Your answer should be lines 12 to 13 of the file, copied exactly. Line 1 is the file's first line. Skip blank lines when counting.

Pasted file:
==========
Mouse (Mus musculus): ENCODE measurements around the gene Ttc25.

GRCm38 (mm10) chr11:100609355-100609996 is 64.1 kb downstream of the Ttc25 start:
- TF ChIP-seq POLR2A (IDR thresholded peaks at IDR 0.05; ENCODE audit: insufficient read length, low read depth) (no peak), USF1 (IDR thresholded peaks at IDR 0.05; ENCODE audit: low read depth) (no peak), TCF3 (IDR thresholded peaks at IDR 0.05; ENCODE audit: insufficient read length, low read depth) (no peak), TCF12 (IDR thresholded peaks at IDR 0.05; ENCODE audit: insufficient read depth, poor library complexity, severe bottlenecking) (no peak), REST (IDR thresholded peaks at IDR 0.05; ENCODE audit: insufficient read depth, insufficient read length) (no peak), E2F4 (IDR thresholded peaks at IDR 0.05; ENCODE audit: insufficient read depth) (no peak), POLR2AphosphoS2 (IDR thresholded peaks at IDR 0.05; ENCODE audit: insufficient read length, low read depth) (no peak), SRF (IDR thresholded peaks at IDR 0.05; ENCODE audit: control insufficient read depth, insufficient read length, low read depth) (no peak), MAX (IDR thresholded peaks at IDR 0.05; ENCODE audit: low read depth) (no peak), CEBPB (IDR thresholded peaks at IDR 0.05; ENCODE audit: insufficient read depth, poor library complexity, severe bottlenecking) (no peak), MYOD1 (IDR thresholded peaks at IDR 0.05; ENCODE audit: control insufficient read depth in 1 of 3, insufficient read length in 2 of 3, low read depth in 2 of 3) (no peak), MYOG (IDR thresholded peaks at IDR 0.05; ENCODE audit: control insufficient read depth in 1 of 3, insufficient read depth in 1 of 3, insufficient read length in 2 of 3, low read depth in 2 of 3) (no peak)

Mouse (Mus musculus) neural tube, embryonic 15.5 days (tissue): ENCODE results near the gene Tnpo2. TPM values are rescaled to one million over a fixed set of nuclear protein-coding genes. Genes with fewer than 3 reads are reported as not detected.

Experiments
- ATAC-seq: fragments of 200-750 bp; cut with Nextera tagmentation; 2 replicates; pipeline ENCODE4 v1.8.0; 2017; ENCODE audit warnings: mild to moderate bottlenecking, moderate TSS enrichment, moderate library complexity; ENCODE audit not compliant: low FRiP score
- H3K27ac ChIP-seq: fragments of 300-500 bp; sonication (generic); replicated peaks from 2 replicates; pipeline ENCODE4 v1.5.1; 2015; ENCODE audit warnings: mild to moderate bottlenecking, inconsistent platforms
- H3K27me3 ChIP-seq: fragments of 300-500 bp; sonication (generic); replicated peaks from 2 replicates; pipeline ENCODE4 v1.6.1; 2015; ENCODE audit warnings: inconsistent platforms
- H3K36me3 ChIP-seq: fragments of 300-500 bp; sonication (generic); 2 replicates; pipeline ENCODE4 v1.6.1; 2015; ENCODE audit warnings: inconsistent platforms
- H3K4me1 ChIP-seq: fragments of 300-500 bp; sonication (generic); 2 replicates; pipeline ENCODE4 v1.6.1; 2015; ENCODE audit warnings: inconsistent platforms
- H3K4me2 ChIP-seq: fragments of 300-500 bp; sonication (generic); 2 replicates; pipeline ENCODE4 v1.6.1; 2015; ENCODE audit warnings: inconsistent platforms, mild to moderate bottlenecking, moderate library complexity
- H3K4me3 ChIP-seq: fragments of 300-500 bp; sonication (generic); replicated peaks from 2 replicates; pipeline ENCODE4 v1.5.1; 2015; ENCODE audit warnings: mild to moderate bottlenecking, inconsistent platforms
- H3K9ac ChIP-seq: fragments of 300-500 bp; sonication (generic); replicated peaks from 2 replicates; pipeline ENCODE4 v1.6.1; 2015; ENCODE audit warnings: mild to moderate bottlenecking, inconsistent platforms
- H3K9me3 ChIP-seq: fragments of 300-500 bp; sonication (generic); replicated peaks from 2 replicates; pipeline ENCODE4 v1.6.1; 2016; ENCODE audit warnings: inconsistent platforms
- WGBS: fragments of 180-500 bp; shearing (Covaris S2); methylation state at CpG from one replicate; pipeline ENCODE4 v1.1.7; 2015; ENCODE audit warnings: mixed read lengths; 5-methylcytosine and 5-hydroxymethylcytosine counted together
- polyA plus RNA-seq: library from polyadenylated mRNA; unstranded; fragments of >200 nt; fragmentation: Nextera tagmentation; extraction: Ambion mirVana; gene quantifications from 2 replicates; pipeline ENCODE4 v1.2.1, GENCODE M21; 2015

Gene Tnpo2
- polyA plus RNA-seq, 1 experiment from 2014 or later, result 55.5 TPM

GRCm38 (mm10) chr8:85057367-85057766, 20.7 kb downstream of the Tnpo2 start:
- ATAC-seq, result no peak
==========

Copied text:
- H3K4me3 ChIP-seq: fragments of 300-500 bp; sonication (generic); replicated peaks from 2 replicates; pipeline ENCODE4 v1.5.1; 2015; ENCODE audit warnings: mild to moderate bottlenecking, inconsistent platforms
- H3K9ac ChIP-seq: fragments of 300-500 bp; sonication (generic); replicated peaks from 2 replicates; pipeline ENCODE4 v1.6.1; 2015; ENCODE audit warnings: mild to moderate bottlenecking, inconsistent platforms